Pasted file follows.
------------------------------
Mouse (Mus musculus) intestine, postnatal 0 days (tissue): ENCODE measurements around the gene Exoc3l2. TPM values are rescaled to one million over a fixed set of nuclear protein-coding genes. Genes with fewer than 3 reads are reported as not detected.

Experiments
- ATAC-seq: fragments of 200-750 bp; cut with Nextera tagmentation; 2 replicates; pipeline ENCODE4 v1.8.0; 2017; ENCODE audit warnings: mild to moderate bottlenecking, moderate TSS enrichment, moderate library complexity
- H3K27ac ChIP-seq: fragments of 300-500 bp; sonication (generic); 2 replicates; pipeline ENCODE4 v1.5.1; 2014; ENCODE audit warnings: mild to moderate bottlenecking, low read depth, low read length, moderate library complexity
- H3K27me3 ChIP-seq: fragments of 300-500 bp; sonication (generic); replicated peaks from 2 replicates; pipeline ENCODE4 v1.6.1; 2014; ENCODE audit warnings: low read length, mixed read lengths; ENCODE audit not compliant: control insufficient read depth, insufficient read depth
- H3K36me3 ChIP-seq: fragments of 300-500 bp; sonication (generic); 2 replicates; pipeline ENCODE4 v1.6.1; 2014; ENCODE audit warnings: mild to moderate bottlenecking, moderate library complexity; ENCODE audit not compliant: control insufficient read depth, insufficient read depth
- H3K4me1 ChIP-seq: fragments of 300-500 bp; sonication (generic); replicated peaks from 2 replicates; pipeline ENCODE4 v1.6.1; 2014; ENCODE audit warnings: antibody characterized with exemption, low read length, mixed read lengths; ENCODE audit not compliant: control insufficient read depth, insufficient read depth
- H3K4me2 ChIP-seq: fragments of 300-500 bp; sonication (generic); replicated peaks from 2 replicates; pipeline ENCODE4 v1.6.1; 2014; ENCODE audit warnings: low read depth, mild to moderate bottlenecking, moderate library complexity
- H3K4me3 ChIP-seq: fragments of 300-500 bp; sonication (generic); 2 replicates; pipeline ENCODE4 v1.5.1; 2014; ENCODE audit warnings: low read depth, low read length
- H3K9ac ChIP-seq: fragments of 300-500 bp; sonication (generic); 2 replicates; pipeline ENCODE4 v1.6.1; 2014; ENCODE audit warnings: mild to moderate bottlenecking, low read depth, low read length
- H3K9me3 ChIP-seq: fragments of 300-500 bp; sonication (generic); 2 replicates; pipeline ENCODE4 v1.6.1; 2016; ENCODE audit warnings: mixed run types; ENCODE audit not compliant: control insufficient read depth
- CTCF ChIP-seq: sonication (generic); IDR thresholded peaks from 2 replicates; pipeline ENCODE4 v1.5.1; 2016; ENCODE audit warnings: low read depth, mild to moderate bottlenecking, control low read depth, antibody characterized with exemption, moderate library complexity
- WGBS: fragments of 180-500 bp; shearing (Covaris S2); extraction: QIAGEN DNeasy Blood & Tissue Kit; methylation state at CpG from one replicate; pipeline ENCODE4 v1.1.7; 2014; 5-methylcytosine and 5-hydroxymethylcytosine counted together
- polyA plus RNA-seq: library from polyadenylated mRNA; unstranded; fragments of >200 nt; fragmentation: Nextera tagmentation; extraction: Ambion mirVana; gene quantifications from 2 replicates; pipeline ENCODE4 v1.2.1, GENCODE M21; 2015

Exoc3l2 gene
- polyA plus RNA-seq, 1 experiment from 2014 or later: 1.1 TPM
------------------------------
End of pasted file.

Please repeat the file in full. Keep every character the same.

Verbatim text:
Mouse (Mus musculus) intestine, postnatal 0 days (tissue): ENCODE measurements around the gene Exoc3l2. TPM values are rescaled to one million over a fixed set of nuclear protein-coding genes. Genes with fewer than 3 reads are reported as not detected.

Experiments
- ATAC-seq: fragments of 200-750 bp; cut with Nextera tagmentation; 2 replicates; pipeline ENCODE4 v1.8.0; 2017; ENCODE audit warnings: mild to moderate bottlenecking, moderate TSS enrichment, moderate library complexity
- H3K27ac ChIP-seq: fragments of 300-500 bp; sonication (generic); 2 replicates; pipeline ENCODE4 v1.5.1; 2014; ENCODE audit warnings: mild to moderate bottlenecking, low read depth, low read length, moderate library complexity
- H3K27me3 ChIP-seq: fragments of 300-500 bp; sonication (generic); replicated peaks from 2 replicates; pipeline ENCODE4 v1.6.1; 2014; ENCODE audit warnings: low read length, mixed read lengths; ENCODE audit not compliant: control insufficient read depth, insufficient read depth
- H3K36me3 ChIP-seq: fragments of 300-500 bp; sonication (generic); 2 replicates; pipeline ENCODE4 v1.6.1; 2014; ENCODE audit warnings: mild to moderate bottlenecking, moderate library complexity; ENCODE audit not compliant: control insufficient read depth, insufficient read depth
- H3K4me1 ChIP-seq: fragments of 300-500 bp; sonication (generic); replicated peaks from 2 replicates; pipeline ENCODE4 v1.6.1; 2014; ENCODE audit warnings: antibody characterized with exemption, low read length, mixed read lengths; ENCODE audit not compliant: control insufficient read depth, insufficient read depth
- H3K4me2 ChIP-seq: fragments of 300-500 bp; sonication (generic); replicated peaks from 2 replicates; pipeline ENCODE4 v1.6.1; 2014; ENCODE audit warnings: low read depth, mild to moderate bottlenecking, moderate library complexity
- H3K4me3 ChIP-seq: fragments of 300-500 bp; sonication (generic); 2 replicates; pipeline ENCODE4 v1.5.1; 2014; ENCODE audit warnings: low read depth, low read length
- H3K9ac ChIP-seq: fragments of 300-500 bp; sonication (generic); 2 replicates; pipeline ENCODE4 v1.6.1; 2014; ENCODE audit warnings: mild to moderate bottlenecking, low read depth, low read length
- H3K9me3 ChIP-seq: fragments of 300-500 bp; sonication (generic); 2 replicates; pipeline ENCODE4 v1.6.1; 2016; ENCODE audit warnings: mixed run types; ENCODE audit not compliant: control insufficient read depth
- CTCF ChIP-seq: sonication (generic); IDR thresholded peaks from 2 replicates; pipeline ENCODE4 v1.5.1; 2016; ENCODE audit warnings: low read depth, mild to moderate bottlenecking, control low read depth, antibody characterized with exemption, moderate library complexity
- WGBS: fragments of 180-500 bp; shearing (Covaris S2); extraction: QIAGEN DNeasy Blood & Tissue Kit; methylation state at CpG from one replicate; pipeline ENCODE4 v1.1.7; 2014; 5-methylcytosine and 5-hydroxymethylcytosine counted together
- polyA plus RNA-seq: library from polyadenylated mRNA; unstranded; fragments of >200 nt; fragmentation: Nextera tagmentation; extraction: Ambion mirVana; gene quantifications from 2 replicates; pipeline ENCODE4 v1.2.1, GENCODE M21; 2015

Exoc3l2 gene
- polyA plus RNA-seq, 1 experiment from 2014 or later: 1.1 TPM